Later that year, Byrd-Bennett buys a business class ticket from Cleveland to Washington D.C. for $1,300. When asked why she had to get such expensive seats, Byrd-Bennett explained that she had a medical condition that made it necessary for her to fly first-class and showed a doctor's note to prove it. When she was asked what a normal person with the same condition should do if they couldn't afford the first class tickets, she replied "I don't know, I guess I don't think I'm your normal person."

Later, she went to dinner in Cleveland Heights. She ate steaks, lobster and beer, and only spent $428.38 on dinner. There is no documentation of the attendants of this dinner, but we were assured that this was a business meeting. I wish they served beer at my meetings.

$256,000 is held in the annual budget for the "Support and Development Fund" which is at the exclusive disposal of Byrd-Bennett.

How about this from the Chess for Success Organization? "The Cleveland schools have supported us financially by providing the chess sets and paying for the expenses involved in our year-end Chess Challenge, a tournament and exhibition at the downtown public library. These expenses include transportation, lunches, table rental, trophies and medals for every student involved in our program." Sounds nice, but why didn't we use that money to buy text books? Did someone forget that students have to share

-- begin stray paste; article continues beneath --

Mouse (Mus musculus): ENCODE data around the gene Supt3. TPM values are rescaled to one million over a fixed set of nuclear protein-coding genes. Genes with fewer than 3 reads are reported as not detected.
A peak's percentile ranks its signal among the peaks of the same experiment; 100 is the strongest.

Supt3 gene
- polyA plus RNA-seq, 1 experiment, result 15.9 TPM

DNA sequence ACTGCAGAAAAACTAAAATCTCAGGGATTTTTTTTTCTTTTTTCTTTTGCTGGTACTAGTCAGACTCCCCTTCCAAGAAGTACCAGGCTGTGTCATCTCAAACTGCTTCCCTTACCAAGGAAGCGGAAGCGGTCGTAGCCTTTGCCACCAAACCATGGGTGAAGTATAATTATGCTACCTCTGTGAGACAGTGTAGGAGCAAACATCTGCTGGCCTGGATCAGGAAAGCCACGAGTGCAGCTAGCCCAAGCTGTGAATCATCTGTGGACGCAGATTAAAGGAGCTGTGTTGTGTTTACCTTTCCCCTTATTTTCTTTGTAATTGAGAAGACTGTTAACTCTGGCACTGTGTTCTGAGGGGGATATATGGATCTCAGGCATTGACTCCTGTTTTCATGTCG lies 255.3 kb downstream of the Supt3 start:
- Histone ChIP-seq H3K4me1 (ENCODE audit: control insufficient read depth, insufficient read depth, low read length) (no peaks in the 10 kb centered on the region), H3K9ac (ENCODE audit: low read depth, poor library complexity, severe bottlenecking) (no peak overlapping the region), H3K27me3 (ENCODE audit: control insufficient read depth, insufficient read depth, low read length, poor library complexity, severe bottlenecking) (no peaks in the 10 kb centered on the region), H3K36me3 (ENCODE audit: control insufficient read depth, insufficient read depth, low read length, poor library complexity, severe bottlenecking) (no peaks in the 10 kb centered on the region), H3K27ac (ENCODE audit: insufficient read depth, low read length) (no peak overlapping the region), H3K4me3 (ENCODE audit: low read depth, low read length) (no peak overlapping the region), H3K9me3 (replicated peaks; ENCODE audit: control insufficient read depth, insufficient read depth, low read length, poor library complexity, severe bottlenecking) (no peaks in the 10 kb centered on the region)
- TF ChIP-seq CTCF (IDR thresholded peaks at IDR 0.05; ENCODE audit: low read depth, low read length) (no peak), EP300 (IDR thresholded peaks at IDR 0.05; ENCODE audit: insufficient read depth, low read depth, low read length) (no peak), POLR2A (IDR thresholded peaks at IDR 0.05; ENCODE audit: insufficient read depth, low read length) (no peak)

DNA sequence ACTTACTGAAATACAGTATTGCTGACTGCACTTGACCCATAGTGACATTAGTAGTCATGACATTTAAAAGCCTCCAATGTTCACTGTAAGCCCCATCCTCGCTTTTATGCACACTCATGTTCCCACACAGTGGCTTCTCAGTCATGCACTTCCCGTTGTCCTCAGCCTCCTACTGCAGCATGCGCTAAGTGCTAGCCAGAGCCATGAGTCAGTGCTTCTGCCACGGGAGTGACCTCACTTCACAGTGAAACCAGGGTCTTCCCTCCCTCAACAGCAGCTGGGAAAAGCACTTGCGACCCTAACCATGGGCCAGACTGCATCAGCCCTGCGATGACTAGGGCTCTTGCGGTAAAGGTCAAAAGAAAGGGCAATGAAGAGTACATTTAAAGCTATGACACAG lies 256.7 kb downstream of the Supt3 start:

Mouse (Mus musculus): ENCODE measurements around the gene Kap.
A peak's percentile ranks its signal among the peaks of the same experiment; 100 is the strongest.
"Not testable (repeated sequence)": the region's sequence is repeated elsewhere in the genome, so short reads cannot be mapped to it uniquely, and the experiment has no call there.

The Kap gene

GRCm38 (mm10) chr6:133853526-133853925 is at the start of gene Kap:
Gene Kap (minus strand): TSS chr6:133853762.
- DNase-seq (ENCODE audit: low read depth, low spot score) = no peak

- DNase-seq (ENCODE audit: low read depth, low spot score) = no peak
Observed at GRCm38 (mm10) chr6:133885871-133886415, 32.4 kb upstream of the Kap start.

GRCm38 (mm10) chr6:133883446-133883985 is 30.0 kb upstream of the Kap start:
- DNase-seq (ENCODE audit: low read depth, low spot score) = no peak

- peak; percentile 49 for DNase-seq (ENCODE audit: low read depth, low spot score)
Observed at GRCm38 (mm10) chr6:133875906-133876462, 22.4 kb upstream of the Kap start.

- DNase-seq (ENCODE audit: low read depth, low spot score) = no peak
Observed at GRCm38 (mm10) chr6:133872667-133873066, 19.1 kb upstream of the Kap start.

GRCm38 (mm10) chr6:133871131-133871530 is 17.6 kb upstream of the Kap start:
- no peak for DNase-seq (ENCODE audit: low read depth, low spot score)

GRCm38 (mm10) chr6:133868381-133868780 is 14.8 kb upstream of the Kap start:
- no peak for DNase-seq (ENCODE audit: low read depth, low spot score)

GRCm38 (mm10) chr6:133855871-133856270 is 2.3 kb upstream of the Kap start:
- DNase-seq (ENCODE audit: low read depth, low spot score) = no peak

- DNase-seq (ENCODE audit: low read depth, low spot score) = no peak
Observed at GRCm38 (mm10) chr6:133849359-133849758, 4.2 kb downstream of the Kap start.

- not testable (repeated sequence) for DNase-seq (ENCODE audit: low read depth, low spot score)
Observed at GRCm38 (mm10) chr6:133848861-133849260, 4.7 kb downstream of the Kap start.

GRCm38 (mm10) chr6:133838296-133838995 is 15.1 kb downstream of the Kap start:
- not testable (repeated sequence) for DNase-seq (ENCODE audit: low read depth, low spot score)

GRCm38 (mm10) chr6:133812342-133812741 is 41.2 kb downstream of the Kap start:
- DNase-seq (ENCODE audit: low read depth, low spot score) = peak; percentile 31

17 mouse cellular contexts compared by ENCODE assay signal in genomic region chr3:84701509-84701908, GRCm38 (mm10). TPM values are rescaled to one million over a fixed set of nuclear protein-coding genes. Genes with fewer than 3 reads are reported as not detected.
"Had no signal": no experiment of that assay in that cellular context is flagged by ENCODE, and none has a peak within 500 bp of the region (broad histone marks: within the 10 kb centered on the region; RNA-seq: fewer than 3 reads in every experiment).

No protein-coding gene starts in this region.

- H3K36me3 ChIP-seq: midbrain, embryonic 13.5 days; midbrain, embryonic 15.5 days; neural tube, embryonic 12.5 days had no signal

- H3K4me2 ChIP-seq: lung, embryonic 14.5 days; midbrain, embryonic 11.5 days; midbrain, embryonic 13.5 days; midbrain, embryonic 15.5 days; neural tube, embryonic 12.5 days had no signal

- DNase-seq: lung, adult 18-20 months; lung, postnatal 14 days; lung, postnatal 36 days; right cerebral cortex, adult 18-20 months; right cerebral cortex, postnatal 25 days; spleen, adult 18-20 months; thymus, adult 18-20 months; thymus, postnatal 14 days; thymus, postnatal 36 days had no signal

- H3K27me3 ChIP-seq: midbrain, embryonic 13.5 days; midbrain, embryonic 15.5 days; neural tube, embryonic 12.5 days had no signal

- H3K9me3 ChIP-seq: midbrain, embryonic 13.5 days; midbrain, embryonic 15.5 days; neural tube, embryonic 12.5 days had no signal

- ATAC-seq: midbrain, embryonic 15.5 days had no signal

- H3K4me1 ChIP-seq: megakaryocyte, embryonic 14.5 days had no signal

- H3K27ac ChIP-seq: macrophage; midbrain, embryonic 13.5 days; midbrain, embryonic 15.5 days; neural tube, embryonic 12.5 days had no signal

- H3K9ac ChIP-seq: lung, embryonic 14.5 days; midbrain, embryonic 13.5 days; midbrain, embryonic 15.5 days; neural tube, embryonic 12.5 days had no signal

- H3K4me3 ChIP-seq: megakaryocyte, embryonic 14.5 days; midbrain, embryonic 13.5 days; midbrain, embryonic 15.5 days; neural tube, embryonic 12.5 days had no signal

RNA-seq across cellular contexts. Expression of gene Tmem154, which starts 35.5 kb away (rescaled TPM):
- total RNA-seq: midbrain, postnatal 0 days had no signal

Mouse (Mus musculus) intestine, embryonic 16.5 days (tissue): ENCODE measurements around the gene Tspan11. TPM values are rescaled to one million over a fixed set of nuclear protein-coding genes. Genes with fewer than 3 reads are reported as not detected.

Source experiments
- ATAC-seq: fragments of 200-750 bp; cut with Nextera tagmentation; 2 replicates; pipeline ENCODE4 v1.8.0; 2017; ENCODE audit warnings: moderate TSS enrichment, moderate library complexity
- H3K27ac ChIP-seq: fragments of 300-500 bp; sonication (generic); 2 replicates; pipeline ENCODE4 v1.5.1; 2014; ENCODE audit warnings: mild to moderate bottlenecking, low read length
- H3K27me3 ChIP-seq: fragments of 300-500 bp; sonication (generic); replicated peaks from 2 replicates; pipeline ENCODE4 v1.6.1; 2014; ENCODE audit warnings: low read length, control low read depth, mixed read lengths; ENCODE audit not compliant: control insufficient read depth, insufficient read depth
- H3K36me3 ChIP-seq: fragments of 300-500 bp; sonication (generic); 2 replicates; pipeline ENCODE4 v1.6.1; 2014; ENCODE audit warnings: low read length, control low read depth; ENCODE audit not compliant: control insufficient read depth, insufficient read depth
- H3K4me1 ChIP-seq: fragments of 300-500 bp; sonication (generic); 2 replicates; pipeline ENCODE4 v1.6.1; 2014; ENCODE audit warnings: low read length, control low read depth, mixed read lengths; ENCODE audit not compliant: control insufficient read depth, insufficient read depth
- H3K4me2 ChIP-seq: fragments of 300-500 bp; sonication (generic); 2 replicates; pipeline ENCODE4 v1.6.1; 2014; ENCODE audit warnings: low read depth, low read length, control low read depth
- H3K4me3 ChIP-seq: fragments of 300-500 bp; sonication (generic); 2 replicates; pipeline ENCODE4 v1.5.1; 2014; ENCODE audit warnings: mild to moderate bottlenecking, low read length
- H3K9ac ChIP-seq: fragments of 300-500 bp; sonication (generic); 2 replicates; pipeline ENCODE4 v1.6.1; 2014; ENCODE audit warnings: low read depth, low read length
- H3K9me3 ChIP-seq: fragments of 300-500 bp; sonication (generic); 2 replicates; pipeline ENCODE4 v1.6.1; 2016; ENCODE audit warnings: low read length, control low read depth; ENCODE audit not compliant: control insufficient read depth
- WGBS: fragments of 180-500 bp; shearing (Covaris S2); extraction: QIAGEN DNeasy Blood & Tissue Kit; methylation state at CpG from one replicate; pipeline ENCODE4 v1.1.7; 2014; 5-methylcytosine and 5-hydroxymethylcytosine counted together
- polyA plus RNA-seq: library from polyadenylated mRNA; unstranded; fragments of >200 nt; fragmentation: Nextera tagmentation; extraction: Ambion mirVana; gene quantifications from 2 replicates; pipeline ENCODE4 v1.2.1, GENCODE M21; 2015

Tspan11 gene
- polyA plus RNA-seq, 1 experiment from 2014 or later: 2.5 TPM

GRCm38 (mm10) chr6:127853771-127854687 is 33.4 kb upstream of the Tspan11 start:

text books?

Byrd-Bennett called the District auditor's office to complain about her property taxes, demanding that they be cut. She spoke with a woman named Kathy Guy. After the phone calls, her property taxes were cut, and the estimated value of her parcel of land fell more than $15,000 overnight. Today, her property taxes are $200 a month cheaper than her next door neighbor who has a smaller parcel of land. When reporters asked Byrd-Bennett about the issue, she replied, "I have never talked to anyone at the county auditor's office. I have never challenged the assessments or taxes." Kathy Guy's response to this was: "I'm hoping she just forgot. I don't want to say she's a liar, but you know, I spoke to her. I swear I spoke to her."